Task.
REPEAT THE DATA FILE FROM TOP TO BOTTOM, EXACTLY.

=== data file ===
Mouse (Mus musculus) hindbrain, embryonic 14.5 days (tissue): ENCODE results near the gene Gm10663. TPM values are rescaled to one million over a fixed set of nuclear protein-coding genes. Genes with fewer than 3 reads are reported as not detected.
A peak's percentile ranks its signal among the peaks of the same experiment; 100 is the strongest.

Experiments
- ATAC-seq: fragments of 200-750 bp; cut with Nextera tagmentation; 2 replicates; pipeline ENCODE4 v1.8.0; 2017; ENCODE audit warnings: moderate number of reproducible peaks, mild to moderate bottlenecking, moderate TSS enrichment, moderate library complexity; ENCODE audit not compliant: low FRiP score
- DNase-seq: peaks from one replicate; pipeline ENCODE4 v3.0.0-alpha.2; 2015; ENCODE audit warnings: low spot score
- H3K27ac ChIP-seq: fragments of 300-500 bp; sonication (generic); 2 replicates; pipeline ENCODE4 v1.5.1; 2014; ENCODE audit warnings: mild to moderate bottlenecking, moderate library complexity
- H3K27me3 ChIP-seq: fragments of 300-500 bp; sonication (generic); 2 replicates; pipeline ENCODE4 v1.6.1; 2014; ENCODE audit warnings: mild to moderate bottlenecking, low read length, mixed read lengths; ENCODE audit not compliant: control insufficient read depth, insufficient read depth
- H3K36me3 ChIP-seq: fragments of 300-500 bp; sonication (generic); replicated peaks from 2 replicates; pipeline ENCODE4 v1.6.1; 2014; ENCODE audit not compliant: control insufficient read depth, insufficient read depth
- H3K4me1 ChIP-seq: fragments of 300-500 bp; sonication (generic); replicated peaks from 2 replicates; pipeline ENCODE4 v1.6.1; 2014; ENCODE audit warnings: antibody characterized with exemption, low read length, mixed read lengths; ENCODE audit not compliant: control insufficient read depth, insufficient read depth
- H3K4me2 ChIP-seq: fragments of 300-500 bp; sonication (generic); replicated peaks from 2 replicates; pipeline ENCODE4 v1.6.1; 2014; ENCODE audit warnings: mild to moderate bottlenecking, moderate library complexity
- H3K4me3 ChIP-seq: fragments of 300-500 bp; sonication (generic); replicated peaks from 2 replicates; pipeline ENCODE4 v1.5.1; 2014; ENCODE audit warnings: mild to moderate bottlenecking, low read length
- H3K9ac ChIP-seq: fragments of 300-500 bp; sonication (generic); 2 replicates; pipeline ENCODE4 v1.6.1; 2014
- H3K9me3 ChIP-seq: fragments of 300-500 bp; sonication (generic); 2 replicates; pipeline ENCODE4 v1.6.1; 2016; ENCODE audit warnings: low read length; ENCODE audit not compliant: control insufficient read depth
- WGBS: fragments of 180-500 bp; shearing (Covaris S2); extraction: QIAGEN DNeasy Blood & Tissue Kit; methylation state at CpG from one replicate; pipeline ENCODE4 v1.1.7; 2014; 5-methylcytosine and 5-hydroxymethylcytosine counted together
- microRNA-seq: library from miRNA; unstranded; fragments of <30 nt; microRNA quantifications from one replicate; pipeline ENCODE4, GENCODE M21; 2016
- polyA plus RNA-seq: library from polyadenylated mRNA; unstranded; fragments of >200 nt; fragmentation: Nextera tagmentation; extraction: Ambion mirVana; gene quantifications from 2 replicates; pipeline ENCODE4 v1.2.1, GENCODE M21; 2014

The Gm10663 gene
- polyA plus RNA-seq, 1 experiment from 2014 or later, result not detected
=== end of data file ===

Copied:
Mouse (Mus musculus) hindbrain, embryonic 14.5 days (tissue): ENCODE results near the gene Gm10663. TPM values are rescaled to one million over a fixed set of nuclear protein-coding genes. Genes with fewer than 3 reads are reported as not detected.
A peak's percentile ranks its signal among the peaks of the same experiment; 100 is the strongest.

Experiments
- ATAC-seq: fragments of 200-750 bp; cut with Nextera tagmentation; 2 replicates; pipeline ENCODE4 v1.8.0; 2017; ENCODE audit warnings: moderate number of reproducible peaks, mild to moderate bottlenecking, moderate TSS enrichment, moderate library complexity; ENCODE audit not compliant: low FRiP score
- DNase-seq: peaks from one replicate; pipeline ENCODE4 v3.0.0-alpha.2; 2015; ENCODE audit warnings: low spot score
- H3K27ac ChIP-seq: fragments of 300-500 bp; sonication (generic); 2 replicates; pipeline ENCODE4 v1.5.1; 2014; ENCODE audit warnings: mild to moderate bottlenecking, moderate library complexity
- H3K27me3 ChIP-seq: fragments of 300-500 bp; sonication (generic); 2 replicates; pipeline ENCODE4 v1.6.1; 2014; ENCODE audit warnings: mild to moderate bottlenecking, low read length, mixed read lengths; ENCODE audit not compliant: control insufficient read depth, insufficient read depth
- H3K36me3 ChIP-seq: fragments of 300-500 bp; sonication (generic); replicated peaks from 2 replicates; pipeline ENCODE4 v1.6.1; 2014; ENCODE audit not compliant: control insufficient read depth, insufficient read depth
- H3K4me1 ChIP-seq: fragments of 300-500 bp; sonication (generic); replicated peaks from 2 replicates; pipeline ENCODE4 v1.6.1; 2014; ENCODE audit warnings: antibody characterized with exemption, low read length, mixed read lengths; ENCODE audit not compliant: control insufficient read depth, insufficient read depth
- H3K4me2 ChIP-seq: fragments of 300-500 bp; sonication (generic); replicated peaks from 2 replicates; pipeline ENCODE4 v1.6.1; 2014; ENCODE audit warnings: mild to moderate bottlenecking, moderate library complexity
- H3K4me3 ChIP-seq: fragments of 300-500 bp; sonication (generic); replicated peaks from 2 replicates; pipeline ENCODE4 v1.5.1; 2014; ENCODE audit warnings: mild to moderate bottlenecking, low read length
- H3K9ac ChIP-seq: fragments of 300-500 bp; sonication (generic); 2 replicates; pipeline ENCODE4 v1.6.1; 2014
- H3K9me3 ChIP-seq: fragments of 300-500 bp; sonication (generic); 2 replicates; pipeline ENCODE4 v1.6.1; 2016; ENCODE audit warnings: low read length; ENCODE audit not compliant: control insufficient read depth
- WGBS: fragments of 180-500 bp; shearing (Covaris S2); extraction: QIAGEN DNeasy Blood & Tissue Kit; methylation state at CpG from one replicate; pipeline ENCODE4 v1.1.7; 2014; 5-methylcytosine and 5-hydroxymethylcytosine counted together
- microRNA-seq: library from miRNA; unstranded; fragments of <30 nt; microRNA quantifications from one replicate; pipeline ENCODE4, GENCODE M21; 2016
- polyA plus RNA-seq: library from polyadenylated mRNA; unstranded; fragments of >200 nt; fragmentation: Nextera tagmentation; extraction: Ambion mirVana; gene quantifications from 2 replicates; pipeline ENCODE4 v1.2.1, GENCODE M21; 2014

The Gm10663 gene
- polyA plus RNA-seq, 1 experiment from 2014 or later, result not detected